Figure 2: BIRT Pipeline
The BIRT engine processes the report in two phases called generation and presentation, as shown in Figure 2, and these two phases can be executed in one or two separate processes. The example BIRT Java Web app (WebViewer) and the Report Engine API allow both possibilities. In the WebViewer, this feature is controlled using a servlet mapping. If you are using the Report Engine API, different method calls are available to determine how the report is executed.
During the generation phase, parameters are processed, data sources retrieve data for the report and all report items are prepared and created. Pagination is also handled in this phase. At the end of the generation phase, depending on how the report is being executed, an optional report document is created. The report document is only created when generation and presentation are executed in two different processes, and its file has the extension .rptdocument. The optional rptdocument file is used to support Table of Contents operations and paginated HTML. As an additional benefit, the report document offers the ability to run the report once and render it many times at a later date and possibly on another machine, without having to access the data sources again.
The presentation phase then renders to the requested output. Currently BIRT supports HTML, paginated HTML, PDF, DOC, XLS, PPT, ODS, ODT, OPD, and PostScript.
The BIRT engine is encapsulated in the BIRT report designer, the example WebViewer, and within the Report Engine runtime. This allows a developer to simply deploy the WebViewer to a Java Web app container to run and render the reports, or an Eclipse developer to use the report engine in plug-in format within an OSGi based application (RCP application), or as a set of libraries that can be added to any Java based application (Servlet, Command Line).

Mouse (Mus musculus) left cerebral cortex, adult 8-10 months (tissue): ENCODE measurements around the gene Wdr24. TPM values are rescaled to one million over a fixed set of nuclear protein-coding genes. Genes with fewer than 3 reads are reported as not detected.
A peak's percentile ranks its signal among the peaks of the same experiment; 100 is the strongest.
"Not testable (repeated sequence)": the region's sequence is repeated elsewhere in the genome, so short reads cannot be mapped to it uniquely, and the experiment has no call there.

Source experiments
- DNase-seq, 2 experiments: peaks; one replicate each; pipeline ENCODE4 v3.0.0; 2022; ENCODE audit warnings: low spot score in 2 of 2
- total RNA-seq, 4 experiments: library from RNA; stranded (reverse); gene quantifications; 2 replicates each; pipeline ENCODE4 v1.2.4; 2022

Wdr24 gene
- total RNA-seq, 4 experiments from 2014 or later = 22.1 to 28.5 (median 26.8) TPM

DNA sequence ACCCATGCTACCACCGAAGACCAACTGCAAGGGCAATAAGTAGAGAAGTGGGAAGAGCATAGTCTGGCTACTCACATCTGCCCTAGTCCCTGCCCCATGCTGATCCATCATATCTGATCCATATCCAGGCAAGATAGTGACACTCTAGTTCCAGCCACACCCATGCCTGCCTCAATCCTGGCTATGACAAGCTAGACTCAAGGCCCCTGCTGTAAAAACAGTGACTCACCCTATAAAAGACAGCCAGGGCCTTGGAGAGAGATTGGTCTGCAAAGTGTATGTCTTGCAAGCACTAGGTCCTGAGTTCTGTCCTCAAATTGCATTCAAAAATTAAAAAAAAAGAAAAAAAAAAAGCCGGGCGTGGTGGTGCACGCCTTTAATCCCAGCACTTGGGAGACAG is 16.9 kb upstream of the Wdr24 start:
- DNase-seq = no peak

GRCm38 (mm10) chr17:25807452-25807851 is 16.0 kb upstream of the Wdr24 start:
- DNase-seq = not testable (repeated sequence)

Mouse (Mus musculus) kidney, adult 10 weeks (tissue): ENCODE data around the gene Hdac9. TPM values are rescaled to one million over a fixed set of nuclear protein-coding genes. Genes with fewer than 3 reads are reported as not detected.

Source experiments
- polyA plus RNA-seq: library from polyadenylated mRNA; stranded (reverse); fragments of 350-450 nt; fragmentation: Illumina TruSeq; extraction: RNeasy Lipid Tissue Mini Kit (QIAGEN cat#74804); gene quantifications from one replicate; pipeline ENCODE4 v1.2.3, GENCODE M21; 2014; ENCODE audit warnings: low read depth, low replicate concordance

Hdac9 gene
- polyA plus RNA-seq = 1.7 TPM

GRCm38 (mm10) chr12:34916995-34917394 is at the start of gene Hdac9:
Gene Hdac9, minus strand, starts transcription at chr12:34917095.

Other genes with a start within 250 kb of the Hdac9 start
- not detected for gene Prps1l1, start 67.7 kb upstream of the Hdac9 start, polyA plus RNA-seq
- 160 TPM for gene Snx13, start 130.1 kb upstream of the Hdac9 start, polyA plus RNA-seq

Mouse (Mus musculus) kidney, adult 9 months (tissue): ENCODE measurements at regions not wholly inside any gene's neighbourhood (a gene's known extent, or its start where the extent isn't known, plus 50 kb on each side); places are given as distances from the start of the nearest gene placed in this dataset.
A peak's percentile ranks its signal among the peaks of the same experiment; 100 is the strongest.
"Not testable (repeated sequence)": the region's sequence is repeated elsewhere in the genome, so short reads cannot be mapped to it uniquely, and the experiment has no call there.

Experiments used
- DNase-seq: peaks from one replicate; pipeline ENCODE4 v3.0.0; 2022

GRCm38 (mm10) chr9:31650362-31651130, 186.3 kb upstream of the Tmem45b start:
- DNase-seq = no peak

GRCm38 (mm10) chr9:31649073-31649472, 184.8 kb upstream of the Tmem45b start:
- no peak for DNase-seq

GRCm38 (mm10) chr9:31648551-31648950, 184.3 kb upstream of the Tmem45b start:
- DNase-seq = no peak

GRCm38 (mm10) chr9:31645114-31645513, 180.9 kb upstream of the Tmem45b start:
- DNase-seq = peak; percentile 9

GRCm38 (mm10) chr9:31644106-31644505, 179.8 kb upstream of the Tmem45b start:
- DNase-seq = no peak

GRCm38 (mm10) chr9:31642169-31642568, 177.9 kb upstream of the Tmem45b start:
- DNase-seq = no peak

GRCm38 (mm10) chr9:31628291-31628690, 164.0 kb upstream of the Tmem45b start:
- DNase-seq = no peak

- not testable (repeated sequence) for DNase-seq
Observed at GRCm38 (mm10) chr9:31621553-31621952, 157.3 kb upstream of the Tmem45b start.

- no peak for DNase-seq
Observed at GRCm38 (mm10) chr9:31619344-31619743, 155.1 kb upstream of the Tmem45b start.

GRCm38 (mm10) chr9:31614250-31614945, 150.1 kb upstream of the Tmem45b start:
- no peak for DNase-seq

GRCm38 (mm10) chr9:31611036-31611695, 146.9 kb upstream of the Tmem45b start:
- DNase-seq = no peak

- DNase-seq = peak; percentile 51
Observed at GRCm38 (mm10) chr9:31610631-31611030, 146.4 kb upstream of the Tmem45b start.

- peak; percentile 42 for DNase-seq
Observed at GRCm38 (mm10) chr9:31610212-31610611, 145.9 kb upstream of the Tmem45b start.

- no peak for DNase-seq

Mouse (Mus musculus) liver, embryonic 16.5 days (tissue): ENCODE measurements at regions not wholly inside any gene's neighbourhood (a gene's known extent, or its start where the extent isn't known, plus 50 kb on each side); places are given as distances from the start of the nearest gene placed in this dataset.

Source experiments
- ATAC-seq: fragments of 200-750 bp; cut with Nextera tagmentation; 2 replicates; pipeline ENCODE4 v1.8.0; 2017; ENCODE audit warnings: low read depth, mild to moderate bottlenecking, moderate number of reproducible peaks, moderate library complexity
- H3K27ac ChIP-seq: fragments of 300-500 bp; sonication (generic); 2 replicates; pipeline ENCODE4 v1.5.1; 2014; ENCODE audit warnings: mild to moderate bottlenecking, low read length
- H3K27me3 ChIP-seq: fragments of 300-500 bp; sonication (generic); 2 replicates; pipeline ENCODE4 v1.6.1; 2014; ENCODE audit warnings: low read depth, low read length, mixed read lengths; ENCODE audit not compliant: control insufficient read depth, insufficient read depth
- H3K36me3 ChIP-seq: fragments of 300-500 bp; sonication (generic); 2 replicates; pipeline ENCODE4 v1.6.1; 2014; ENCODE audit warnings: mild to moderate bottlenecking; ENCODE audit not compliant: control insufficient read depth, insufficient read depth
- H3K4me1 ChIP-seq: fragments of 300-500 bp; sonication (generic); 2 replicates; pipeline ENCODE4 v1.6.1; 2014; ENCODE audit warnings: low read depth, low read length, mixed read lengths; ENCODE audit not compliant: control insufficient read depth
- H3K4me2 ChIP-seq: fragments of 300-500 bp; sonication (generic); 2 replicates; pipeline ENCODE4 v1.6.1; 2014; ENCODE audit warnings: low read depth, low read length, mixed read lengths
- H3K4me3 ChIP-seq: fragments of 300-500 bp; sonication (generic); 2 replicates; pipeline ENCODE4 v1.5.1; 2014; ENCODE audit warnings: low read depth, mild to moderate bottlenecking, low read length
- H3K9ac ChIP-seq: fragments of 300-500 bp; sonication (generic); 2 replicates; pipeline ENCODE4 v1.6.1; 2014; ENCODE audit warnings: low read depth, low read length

Figure 3: Event Handlers
In Figure 3, a data set event handler is shown for the beforeOpen event. This handler modifies the SQL query executed. Most report items support events for preparing, creating and rendering a specific report item. In addition, certain report items expose more events. For example, Charts exposes over thirty events that can be used to customize almost all aspects of a chart.
These events are executed server-side during the creation and rendering of a report. BIRT can also make use of client-side script, which will be discussed in Part Two of this article next month. To implement an event handler in Java, see the BIRT website.
Author Bio: Jason Weathersby was previously the BIRT Evangelist at Actuate Corporation and a member of the Eclipse Business Intelligence and Reporting Tools (BIRT) Project Management Committee (PMC). He is now the Technical Evangelist at Technical Evangelist at Mozilla Corporation
This article first appeared in JAX Magazine:Reality Check in March. To read that and other issues, click here. Stay tuned for Part Two later in the week.
Image courtesy of peretzp